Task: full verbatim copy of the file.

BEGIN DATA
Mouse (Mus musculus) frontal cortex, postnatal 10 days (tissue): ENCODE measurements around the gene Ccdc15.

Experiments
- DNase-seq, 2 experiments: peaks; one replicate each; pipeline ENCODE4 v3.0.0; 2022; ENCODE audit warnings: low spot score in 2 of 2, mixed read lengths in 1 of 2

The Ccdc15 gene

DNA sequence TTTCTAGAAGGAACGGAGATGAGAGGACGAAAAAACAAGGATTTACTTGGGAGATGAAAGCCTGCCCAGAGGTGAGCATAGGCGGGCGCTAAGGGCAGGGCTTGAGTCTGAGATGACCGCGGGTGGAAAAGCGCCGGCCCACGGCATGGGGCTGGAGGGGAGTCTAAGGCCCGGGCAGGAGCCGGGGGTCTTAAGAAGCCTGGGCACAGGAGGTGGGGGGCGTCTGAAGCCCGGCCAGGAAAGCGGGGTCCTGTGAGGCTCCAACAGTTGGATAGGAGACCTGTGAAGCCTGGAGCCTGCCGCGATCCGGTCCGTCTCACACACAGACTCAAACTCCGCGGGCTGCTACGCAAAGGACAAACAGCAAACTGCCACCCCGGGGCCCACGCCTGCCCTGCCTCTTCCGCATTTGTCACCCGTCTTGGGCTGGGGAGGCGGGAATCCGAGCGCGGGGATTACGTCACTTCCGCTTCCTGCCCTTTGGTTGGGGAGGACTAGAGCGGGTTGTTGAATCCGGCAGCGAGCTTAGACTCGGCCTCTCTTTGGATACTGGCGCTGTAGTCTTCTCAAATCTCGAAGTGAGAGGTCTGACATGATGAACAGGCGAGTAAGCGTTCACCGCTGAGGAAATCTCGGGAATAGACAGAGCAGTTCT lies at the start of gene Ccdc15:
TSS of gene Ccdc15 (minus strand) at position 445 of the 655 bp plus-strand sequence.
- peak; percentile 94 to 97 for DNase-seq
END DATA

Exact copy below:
Mouse (Mus musculus) frontal cortex, postnatal 10 days (tissue): ENCODE measurements around the gene Ccdc15.

Experiments
- DNase-seq, 2 experiments: peaks; one replicate each; pipeline ENCODE4 v3.0.0; 2022; ENCODE audit warnings: low spot score in 2 of 2, mixed read lengths in 1 of 2

The Ccdc15 gene

DNA sequence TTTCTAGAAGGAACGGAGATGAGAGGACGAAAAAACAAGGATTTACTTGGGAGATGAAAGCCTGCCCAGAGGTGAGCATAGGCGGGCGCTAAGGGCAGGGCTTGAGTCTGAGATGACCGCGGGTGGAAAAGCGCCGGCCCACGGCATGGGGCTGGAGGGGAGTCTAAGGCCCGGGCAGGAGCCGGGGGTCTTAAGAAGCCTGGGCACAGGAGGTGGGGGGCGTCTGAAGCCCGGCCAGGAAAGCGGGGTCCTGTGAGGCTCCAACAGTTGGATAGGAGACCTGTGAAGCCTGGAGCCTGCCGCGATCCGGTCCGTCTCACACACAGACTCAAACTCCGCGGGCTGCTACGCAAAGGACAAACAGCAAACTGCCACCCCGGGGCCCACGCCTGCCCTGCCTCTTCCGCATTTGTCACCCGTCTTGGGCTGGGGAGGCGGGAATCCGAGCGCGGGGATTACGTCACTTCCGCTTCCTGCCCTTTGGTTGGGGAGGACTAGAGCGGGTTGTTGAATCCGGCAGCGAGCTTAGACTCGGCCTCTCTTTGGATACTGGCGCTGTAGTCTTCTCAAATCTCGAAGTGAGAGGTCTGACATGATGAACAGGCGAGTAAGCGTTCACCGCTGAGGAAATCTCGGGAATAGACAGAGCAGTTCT lies at the start of gene Ccdc15:
TSS of gene Ccdc15 (minus strand) at position 445 of the 655 bp plus-strand sequence.
- peak; percentile 94 to 97 for DNase-seq